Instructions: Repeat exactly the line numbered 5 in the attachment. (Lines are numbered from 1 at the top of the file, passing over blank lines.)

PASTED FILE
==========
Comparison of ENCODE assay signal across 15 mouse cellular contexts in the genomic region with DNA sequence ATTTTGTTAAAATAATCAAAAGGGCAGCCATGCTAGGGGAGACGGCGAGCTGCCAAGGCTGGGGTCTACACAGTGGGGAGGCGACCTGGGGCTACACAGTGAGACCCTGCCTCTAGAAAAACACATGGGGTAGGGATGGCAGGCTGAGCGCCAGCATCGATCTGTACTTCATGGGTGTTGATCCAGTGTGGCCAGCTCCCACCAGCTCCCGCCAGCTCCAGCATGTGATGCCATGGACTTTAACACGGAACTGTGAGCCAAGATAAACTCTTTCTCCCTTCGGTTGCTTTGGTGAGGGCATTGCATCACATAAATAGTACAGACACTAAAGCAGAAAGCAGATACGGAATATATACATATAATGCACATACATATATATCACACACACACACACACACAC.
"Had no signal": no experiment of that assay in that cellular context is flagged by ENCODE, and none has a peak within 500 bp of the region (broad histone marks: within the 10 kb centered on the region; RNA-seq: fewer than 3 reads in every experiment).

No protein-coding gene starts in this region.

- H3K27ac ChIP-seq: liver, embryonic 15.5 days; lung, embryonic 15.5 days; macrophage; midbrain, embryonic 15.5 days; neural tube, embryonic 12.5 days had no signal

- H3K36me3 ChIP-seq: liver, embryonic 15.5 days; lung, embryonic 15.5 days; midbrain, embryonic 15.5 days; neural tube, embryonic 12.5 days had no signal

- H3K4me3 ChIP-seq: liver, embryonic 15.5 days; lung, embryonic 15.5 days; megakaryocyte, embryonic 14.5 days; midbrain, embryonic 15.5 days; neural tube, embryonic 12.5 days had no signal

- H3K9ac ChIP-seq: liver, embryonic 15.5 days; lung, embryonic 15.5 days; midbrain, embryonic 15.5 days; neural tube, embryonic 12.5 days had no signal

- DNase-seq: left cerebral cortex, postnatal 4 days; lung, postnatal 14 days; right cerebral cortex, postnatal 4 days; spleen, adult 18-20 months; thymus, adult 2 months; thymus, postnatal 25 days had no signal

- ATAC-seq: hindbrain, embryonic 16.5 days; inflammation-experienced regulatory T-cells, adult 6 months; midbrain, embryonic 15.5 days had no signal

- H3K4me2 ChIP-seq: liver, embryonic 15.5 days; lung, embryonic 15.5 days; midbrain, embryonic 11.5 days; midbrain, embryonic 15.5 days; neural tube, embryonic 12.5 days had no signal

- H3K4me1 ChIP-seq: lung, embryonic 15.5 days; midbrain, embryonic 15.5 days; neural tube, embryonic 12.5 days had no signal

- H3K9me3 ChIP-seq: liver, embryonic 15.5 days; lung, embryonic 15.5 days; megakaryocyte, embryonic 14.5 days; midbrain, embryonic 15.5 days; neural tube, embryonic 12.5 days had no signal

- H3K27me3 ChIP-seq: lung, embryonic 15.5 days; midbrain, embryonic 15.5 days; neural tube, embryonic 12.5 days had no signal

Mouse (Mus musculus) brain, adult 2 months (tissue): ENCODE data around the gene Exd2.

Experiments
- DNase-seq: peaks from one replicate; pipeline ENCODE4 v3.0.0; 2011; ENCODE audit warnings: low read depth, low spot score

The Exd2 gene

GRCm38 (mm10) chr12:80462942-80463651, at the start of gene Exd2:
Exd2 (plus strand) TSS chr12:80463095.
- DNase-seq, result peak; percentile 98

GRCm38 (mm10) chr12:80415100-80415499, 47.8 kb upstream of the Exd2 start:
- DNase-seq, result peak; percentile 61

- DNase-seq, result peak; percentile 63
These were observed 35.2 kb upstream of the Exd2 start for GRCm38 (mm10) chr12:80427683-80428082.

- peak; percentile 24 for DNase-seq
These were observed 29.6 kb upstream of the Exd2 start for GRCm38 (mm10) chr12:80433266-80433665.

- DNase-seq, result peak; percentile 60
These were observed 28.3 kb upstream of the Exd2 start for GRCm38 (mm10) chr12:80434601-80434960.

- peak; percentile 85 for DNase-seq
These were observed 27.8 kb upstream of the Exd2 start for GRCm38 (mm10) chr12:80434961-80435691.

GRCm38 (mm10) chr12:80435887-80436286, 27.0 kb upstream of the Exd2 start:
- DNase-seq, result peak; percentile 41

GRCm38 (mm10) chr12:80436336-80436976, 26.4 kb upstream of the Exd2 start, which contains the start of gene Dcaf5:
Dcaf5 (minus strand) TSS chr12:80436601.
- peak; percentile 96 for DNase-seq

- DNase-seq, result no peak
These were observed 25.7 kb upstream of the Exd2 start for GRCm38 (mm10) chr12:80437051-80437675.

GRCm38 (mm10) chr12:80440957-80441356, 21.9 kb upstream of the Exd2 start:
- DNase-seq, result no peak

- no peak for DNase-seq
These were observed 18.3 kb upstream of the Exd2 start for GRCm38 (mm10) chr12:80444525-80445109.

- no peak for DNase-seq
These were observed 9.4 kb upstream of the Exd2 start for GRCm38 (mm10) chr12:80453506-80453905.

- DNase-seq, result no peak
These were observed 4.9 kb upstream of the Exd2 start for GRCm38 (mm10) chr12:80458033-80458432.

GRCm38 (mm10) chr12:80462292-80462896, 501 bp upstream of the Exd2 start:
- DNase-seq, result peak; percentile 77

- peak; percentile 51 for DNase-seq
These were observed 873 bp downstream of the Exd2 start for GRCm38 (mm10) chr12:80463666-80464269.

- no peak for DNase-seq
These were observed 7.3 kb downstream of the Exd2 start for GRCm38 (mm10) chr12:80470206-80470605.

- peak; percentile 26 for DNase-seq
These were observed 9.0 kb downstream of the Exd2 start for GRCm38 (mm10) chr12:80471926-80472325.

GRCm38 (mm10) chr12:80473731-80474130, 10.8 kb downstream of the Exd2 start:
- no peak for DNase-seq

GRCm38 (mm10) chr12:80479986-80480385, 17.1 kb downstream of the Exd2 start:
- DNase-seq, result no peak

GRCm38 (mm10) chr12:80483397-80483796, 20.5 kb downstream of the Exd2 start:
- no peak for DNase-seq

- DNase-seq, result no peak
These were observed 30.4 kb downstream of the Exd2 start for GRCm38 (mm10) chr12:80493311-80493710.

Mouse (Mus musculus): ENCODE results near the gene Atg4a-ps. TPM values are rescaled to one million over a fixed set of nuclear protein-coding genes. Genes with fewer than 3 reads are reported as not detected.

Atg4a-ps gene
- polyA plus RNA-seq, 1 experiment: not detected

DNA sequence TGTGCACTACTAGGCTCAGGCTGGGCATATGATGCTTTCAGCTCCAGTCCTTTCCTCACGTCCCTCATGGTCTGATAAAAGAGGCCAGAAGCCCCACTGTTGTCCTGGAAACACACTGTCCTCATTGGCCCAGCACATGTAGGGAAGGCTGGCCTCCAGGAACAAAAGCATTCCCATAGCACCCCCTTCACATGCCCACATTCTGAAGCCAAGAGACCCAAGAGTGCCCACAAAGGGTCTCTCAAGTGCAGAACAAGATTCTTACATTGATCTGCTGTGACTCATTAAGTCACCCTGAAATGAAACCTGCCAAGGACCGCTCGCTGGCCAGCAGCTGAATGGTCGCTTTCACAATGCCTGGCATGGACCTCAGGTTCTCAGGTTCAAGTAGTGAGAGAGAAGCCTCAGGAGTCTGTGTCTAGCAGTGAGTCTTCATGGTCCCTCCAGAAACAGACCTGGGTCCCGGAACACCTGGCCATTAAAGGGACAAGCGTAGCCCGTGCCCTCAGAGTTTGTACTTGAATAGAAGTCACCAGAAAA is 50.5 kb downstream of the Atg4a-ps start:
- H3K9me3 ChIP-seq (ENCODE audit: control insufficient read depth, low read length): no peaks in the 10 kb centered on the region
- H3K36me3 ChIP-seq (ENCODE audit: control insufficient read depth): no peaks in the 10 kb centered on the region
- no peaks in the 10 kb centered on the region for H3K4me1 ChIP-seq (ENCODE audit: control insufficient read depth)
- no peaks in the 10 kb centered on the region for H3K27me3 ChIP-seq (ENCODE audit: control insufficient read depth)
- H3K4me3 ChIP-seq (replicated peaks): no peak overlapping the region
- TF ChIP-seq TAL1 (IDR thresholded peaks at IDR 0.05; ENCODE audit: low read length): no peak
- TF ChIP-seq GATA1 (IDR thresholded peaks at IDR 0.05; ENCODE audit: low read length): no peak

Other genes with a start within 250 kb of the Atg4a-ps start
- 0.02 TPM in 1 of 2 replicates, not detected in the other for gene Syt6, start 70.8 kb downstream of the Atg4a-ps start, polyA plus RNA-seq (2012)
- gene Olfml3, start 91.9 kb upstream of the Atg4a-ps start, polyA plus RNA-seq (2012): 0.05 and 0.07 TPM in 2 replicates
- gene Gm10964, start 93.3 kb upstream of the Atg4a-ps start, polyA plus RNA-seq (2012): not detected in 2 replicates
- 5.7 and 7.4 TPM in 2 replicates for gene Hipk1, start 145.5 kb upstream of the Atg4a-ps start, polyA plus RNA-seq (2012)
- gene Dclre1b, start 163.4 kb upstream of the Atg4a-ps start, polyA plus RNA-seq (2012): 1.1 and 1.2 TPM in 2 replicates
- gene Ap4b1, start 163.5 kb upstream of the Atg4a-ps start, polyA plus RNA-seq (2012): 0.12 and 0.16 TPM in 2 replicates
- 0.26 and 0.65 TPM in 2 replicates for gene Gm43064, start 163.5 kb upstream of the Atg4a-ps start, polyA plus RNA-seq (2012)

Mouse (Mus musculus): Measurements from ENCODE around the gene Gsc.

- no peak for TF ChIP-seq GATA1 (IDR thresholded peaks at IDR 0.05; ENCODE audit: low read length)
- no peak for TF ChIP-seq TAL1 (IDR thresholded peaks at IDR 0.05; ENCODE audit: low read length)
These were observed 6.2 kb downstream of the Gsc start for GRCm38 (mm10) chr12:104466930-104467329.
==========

- H3K36me3 ChIP-seq: liver, embryonic 15.5 days; lung, embryonic 15.5 days; midbrain, embryonic 15.5 days; neural tube, embryonic 12.5 days had no signal